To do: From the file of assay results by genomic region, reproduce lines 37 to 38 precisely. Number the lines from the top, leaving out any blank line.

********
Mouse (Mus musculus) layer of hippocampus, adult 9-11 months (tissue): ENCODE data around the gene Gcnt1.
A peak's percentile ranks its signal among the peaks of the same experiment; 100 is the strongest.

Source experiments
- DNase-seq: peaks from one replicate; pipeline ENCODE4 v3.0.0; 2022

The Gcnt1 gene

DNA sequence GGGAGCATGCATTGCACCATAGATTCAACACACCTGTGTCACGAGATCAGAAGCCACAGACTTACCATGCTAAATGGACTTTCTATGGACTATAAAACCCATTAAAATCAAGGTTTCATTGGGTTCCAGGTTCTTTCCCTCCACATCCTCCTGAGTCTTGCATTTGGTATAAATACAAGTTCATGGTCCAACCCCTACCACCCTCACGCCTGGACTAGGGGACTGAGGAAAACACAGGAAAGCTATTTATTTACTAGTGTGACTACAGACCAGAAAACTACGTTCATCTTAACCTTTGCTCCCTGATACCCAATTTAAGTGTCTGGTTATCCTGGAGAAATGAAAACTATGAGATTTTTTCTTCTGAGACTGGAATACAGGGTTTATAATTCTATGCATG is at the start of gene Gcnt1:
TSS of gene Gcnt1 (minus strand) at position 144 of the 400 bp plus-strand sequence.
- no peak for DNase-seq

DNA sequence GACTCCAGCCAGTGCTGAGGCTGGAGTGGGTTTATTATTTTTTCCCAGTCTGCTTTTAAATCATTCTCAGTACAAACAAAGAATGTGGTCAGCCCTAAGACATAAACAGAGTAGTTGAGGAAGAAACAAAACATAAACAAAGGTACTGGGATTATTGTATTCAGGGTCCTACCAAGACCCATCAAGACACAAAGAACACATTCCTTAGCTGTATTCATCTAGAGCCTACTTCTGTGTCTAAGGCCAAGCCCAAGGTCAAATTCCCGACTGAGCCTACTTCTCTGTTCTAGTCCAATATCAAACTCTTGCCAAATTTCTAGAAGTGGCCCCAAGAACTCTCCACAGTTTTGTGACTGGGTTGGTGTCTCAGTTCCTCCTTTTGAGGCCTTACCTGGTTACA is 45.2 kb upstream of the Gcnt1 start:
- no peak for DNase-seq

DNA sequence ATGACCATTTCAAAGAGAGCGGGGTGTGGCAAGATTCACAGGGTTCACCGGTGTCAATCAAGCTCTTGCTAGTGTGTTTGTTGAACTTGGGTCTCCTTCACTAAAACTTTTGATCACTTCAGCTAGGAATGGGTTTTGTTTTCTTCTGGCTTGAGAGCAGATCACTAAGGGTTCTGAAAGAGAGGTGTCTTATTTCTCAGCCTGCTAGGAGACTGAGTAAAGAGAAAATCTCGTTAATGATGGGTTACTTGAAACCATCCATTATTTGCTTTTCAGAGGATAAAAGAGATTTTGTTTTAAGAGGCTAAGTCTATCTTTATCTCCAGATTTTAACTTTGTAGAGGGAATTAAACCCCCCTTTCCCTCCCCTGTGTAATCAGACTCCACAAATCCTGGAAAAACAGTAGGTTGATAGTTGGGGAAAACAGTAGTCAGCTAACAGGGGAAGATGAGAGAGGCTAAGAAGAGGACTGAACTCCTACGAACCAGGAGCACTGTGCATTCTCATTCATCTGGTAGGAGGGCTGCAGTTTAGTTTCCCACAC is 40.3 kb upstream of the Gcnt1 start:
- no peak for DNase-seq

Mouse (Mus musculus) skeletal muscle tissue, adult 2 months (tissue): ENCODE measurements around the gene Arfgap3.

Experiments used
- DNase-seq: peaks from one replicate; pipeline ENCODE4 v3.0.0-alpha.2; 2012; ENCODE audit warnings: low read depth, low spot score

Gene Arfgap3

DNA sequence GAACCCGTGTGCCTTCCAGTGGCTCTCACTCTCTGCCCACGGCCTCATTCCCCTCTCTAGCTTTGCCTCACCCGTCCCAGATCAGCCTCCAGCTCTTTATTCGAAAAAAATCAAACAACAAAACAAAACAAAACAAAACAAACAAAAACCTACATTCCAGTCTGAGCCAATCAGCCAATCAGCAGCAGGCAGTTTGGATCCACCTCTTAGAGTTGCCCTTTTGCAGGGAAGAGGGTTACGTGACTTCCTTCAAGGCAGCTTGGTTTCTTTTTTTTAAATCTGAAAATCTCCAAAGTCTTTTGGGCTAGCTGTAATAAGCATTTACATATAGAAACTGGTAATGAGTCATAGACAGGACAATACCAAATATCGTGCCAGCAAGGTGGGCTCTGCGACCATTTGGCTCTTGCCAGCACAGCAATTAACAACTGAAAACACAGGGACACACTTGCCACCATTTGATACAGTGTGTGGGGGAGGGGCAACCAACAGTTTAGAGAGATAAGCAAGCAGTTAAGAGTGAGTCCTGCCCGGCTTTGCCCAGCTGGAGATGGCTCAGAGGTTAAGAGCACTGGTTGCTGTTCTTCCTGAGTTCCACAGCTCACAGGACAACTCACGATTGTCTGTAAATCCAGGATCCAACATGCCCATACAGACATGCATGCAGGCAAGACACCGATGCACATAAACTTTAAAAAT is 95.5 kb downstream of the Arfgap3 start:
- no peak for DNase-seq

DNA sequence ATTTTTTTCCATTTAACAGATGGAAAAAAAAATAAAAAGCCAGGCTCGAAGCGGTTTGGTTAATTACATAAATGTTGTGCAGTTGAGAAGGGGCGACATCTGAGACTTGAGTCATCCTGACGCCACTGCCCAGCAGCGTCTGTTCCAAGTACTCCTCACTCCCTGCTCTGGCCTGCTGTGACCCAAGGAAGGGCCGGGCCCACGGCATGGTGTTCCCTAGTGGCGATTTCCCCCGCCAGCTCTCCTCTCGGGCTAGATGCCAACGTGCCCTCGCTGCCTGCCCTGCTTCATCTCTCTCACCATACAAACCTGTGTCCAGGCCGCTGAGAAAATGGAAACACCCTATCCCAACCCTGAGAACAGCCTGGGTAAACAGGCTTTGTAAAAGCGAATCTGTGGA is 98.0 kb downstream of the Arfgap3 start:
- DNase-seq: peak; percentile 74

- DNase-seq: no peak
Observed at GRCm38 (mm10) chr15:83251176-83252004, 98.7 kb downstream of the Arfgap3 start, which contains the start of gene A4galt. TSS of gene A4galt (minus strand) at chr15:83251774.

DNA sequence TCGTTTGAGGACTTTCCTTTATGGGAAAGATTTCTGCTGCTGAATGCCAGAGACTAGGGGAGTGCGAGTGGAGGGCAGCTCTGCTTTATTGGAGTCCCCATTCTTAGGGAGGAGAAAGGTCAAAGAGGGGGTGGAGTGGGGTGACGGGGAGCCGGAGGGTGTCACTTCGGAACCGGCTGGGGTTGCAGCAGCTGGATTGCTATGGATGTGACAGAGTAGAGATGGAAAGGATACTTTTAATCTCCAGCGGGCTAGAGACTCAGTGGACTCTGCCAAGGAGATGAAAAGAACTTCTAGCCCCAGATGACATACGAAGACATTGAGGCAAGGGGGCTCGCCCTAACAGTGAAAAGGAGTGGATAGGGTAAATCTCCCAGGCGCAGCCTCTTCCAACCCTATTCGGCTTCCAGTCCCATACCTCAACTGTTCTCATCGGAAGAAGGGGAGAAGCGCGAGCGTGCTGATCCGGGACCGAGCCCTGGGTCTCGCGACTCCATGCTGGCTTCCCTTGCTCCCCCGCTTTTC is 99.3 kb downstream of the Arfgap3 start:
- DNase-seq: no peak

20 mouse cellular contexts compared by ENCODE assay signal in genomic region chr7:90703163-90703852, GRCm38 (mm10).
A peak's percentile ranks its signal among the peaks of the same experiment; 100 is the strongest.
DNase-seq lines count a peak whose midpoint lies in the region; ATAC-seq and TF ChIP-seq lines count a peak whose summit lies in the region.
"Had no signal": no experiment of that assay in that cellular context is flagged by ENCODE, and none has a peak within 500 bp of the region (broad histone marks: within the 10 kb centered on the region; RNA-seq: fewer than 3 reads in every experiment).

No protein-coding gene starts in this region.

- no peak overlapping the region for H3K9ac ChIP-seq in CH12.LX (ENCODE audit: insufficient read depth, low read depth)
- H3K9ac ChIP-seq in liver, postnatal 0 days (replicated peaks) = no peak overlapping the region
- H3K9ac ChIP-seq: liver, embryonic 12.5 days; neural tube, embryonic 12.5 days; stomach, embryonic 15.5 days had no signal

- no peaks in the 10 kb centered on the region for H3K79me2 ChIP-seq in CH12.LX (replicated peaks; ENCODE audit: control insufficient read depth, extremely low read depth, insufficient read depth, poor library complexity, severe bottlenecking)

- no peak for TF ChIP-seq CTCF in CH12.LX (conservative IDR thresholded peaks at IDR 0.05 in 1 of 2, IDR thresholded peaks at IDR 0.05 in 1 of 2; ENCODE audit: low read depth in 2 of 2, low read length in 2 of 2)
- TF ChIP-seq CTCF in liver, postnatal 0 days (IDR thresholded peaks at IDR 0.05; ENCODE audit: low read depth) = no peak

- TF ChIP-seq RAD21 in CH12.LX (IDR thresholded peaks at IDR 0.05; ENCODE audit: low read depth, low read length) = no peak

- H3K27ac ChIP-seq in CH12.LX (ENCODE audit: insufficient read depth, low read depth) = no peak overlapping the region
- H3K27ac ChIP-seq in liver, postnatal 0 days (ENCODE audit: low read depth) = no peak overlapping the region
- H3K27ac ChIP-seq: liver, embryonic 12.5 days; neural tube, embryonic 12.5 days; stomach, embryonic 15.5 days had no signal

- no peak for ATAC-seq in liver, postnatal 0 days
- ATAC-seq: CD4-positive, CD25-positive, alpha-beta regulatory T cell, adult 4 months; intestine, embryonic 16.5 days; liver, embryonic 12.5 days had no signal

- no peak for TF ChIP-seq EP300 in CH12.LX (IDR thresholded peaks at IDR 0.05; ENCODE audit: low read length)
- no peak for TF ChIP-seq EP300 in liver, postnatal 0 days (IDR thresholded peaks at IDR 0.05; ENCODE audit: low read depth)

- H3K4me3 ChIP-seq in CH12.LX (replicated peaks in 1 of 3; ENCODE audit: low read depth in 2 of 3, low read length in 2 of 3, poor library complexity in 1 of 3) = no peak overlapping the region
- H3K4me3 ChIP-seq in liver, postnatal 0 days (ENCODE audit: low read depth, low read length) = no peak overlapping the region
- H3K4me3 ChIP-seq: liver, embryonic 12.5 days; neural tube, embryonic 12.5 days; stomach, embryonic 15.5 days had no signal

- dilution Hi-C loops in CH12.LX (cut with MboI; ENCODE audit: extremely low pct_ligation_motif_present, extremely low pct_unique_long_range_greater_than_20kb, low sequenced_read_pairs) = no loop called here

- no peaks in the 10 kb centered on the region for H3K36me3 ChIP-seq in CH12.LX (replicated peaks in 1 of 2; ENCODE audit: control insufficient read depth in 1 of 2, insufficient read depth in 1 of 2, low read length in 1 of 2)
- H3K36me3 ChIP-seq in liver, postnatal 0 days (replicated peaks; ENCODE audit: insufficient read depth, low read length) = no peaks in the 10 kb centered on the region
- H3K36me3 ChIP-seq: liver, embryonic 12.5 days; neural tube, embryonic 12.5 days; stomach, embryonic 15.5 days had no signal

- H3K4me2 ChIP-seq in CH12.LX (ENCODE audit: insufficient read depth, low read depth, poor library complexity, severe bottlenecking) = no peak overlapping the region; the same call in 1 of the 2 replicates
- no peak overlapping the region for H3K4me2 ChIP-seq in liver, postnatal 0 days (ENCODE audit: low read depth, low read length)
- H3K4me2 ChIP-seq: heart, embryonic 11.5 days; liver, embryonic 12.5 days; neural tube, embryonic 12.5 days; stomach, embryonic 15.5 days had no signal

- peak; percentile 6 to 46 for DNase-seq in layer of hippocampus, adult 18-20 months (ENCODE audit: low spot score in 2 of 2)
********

- H3K27ac ChIP-seq in CH12.LX (ENCODE audit: insufficient read depth, low read depth) = no peak overlapping the region
- H3K27ac ChIP-seq in liver, postnatal 0 days (ENCODE audit: low read depth) = no peak overlapping the region